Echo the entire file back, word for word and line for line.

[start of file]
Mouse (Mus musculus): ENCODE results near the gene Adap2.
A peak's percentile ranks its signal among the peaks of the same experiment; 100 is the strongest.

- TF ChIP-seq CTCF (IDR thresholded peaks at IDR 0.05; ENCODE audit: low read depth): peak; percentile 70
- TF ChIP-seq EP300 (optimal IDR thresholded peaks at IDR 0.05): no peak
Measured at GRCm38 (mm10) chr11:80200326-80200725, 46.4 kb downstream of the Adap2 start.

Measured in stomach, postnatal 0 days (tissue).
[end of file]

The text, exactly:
Mouse (Mus musculus): ENCODE results near the gene Adap2.
A peak's percentile ranks its signal among the peaks of the same experiment; 100 is the strongest.

- TF ChIP-seq CTCF (IDR thresholded peaks at IDR 0.05; ENCODE audit: low read depth): peak; percentile 70
- TF ChIP-seq EP300 (optimal IDR thresholded peaks at IDR 0.05): no peak
Measured at GRCm38 (mm10) chr11:80200326-80200725, 46.4 kb downstream of the Adap2 start.

Measured in stomach, postnatal 0 days (tissue).